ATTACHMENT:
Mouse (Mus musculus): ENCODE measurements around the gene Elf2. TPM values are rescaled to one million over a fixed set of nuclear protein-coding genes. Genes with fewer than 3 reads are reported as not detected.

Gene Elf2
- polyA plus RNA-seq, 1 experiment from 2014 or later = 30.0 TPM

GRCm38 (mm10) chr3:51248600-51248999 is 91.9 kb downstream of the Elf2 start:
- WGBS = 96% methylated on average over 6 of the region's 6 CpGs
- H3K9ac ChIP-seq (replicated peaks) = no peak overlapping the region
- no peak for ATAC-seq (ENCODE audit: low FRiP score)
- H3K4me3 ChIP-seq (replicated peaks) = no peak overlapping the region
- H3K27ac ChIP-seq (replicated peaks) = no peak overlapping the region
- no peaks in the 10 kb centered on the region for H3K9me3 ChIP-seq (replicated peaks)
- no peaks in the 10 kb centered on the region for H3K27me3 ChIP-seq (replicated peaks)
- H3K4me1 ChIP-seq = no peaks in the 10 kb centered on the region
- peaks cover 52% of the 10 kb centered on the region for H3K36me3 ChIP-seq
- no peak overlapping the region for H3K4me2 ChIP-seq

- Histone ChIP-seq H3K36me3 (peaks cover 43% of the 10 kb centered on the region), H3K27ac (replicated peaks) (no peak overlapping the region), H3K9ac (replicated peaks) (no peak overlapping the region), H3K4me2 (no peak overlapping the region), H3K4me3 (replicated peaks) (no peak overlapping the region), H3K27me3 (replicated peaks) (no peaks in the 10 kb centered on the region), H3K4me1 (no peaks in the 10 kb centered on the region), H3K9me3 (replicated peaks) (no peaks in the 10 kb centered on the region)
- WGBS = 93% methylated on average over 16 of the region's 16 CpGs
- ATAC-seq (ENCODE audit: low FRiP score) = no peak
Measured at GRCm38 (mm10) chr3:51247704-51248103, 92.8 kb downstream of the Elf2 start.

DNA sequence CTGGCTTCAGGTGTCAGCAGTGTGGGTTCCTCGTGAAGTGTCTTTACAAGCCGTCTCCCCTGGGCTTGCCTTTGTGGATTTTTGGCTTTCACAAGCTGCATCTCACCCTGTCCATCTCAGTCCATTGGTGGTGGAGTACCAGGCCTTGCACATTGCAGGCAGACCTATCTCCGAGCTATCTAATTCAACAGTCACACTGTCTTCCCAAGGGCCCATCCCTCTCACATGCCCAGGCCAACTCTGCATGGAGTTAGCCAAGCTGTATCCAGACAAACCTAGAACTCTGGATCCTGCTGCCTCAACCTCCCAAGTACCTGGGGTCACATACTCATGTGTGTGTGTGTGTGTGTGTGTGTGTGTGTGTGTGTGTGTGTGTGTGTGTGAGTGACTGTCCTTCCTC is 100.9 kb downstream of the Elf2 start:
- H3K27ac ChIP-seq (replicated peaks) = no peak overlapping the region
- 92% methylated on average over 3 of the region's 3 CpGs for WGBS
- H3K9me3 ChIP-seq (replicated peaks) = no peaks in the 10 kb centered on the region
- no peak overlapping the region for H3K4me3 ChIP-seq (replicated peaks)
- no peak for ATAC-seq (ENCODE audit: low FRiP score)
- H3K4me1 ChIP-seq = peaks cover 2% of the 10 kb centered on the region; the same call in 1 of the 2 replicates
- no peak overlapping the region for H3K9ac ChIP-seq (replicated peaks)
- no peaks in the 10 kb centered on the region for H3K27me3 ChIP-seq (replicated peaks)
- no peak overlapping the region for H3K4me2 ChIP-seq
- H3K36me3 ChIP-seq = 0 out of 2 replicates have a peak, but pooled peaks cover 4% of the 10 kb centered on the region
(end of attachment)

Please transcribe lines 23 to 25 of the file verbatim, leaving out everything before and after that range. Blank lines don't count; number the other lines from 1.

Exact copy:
- no peak overlapping the region for H3K4me3 ChIP-seq (replicated peaks)
- no peak for ATAC-seq (ENCODE audit: low FRiP score)
- H3K4me1 ChIP-seq = peaks cover 2% of the 10 kb centered on the region; the same call in 1 of the 2 replicates